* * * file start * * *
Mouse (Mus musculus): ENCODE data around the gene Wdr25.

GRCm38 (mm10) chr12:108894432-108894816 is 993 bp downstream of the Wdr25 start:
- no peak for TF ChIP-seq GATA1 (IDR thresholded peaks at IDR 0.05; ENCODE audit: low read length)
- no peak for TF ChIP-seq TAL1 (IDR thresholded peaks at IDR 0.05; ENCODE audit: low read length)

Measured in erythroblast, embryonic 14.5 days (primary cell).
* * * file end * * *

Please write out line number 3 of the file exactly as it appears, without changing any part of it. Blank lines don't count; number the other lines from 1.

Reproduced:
- no peak for TF ChIP-seq GATA1 (IDR thresholded peaks at IDR 0.05; ENCODE audit: low read length)